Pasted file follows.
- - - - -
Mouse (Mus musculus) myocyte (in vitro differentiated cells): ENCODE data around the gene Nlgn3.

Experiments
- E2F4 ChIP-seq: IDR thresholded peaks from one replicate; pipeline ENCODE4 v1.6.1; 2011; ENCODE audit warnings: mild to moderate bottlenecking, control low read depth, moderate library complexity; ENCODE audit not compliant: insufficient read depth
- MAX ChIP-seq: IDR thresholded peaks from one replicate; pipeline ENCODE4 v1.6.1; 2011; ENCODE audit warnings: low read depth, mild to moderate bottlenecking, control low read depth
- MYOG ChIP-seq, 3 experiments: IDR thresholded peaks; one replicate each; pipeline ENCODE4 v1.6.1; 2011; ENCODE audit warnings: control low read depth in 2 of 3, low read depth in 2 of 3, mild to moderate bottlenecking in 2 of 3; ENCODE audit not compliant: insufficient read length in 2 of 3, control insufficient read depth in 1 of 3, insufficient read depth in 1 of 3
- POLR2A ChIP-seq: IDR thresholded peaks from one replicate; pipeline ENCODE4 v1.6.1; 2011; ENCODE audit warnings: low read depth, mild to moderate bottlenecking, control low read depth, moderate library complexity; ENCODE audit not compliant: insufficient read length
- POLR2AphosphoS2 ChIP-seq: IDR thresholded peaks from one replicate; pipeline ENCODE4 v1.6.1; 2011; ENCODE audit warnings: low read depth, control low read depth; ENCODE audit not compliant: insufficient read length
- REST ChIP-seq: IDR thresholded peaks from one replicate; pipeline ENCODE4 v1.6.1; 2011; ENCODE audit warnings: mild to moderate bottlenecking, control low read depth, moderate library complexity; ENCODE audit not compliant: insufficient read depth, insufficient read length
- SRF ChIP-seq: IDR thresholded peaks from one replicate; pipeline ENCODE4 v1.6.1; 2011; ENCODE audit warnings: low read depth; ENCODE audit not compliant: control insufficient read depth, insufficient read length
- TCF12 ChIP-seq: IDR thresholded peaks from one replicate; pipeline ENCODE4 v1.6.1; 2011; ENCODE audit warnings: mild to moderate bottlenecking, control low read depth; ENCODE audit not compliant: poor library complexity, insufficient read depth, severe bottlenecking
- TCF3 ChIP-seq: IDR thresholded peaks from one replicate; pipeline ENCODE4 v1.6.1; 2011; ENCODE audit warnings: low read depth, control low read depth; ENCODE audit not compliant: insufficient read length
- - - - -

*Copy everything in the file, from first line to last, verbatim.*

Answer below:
Mouse (Mus musculus) myocyte (in vitro differentiated cells): ENCODE data around the gene Nlgn3.

Experiments
- E2F4 ChIP-seq: IDR thresholded peaks from one replicate; pipeline ENCODE4 v1.6.1; 2011; ENCODE audit warnings: mild to moderate bottlenecking, control low read depth, moderate library complexity; ENCODE audit not compliant: insufficient read depth
- MAX ChIP-seq: IDR thresholded peaks from one replicate; pipeline ENCODE4 v1.6.1; 2011; ENCODE audit warnings: low read depth, mild to moderate bottlenecking, control low read depth
- MYOG ChIP-seq, 3 experiments: IDR thresholded peaks; one replicate each; pipeline ENCODE4 v1.6.1; 2011; ENCODE audit warnings: control low read depth in 2 of 3, low read depth in 2 of 3, mild to moderate bottlenecking in 2 of 3; ENCODE audit not compliant: insufficient read length in 2 of 3, control insufficient read depth in 1 of 3, insufficient read depth in 1 of 3
- POLR2A ChIP-seq: IDR thresholded peaks from one replicate; pipeline ENCODE4 v1.6.1; 2011; ENCODE audit warnings: low read depth, mild to moderate bottlenecking, control low read depth, moderate library complexity; ENCODE audit not compliant: insufficient read length
- POLR2AphosphoS2 ChIP-seq: IDR thresholded peaks from one replicate; pipeline ENCODE4 v1.6.1; 2011; ENCODE audit warnings: low read depth, control low read depth; ENCODE audit not compliant: insufficient read length
- REST ChIP-seq: IDR thresholded peaks from one replicate; pipeline ENCODE4 v1.6.1; 2011; ENCODE audit warnings: mild to moderate bottlenecking, control low read depth, moderate library complexity; ENCODE audit not compliant: insufficient read depth, insufficient read length
- SRF ChIP-seq: IDR thresholded peaks from one replicate; pipeline ENCODE4 v1.6.1; 2011; ENCODE audit warnings: low read depth; ENCODE audit not compliant: control insufficient read depth, insufficient read length
- TCF12 ChIP-seq: IDR thresholded peaks from one replicate; pipeline ENCODE4 v1.6.1; 2011; ENCODE audit warnings: mild to moderate bottlenecking, control low read depth; ENCODE audit not compliant: poor library complexity, insufficient read depth, severe bottlenecking
- TCF3 ChIP-seq: IDR thresholded peaks from one replicate; pipeline ENCODE4 v1.6.1; 2011; ENCODE audit warnings: low read depth, control low read depth; ENCODE audit not compliant: insufficient read length